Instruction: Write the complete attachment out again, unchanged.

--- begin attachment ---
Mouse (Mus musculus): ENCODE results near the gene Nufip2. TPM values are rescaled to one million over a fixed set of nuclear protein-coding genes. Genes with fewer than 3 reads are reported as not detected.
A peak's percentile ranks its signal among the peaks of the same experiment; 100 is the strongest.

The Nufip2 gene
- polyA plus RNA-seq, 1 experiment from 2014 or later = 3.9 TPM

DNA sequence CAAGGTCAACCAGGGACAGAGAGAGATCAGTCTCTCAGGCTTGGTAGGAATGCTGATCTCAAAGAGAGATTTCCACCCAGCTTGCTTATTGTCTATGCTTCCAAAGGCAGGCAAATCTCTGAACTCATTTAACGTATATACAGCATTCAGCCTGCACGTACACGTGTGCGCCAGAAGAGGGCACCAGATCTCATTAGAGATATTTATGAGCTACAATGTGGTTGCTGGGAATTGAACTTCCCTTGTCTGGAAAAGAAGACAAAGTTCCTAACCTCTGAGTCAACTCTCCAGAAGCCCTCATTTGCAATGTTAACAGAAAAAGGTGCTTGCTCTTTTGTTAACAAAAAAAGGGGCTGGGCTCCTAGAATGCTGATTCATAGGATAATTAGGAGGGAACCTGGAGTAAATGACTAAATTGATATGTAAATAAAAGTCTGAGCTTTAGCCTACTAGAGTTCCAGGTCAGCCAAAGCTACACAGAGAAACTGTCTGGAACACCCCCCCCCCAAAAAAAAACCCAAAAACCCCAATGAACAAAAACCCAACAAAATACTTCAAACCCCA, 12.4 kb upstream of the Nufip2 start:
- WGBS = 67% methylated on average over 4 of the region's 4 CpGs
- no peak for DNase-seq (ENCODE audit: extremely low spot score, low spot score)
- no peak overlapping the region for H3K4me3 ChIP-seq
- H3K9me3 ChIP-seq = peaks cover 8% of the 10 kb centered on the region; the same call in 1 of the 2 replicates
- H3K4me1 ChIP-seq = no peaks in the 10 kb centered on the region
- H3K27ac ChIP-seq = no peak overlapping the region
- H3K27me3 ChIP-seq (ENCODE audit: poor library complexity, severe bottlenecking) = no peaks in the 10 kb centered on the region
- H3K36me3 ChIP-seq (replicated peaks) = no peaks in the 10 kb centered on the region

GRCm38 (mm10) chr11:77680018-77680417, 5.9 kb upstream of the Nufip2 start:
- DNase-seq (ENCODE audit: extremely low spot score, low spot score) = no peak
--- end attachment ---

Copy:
Mouse (Mus musculus): ENCODE results near the gene Nufip2. TPM values are rescaled to one million over a fixed set of nuclear protein-coding genes. Genes with fewer than 3 reads are reported as not detected.
A peak's percentile ranks its signal among the peaks of the same experiment; 100 is the strongest.

The Nufip2 gene
- polyA plus RNA-seq, 1 experiment from 2014 or later = 3.9 TPM

DNA sequence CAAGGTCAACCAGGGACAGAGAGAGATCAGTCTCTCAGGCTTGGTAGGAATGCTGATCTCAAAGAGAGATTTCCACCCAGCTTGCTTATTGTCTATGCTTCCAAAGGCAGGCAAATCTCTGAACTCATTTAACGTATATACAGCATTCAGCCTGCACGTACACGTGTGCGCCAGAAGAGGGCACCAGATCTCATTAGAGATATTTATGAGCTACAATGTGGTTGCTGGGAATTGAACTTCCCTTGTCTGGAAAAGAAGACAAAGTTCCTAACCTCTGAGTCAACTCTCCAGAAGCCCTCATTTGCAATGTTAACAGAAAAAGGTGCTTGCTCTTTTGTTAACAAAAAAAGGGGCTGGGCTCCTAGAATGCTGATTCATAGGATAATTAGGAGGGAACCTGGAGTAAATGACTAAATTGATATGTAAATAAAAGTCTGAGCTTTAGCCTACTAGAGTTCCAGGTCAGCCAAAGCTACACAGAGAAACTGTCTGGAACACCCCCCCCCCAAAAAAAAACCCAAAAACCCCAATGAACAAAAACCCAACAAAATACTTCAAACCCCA, 12.4 kb upstream of the Nufip2 start:
- WGBS = 67% methylated on average over 4 of the region's 4 CpGs
- no peak for DNase-seq (ENCODE audit: extremely low spot score, low spot score)
- no peak overlapping the region for H3K4me3 ChIP-seq
- H3K9me3 ChIP-seq = peaks cover 8% of the 10 kb centered on the region; the same call in 1 of the 2 replicates
- H3K4me1 ChIP-seq = no peaks in the 10 kb centered on the region
- H3K27ac ChIP-seq = no peak overlapping the region
- H3K27me3 ChIP-seq (ENCODE audit: poor library complexity, severe bottlenecking) = no peaks in the 10 kb centered on the region
- H3K36me3 ChIP-seq (replicated peaks) = no peaks in the 10 kb centered on the region

GRCm38 (mm10) chr11:77680018-77680417, 5.9 kb upstream of the Nufip2 start:
- DNase-seq (ENCODE audit: extremely low spot score, low spot score) = no peak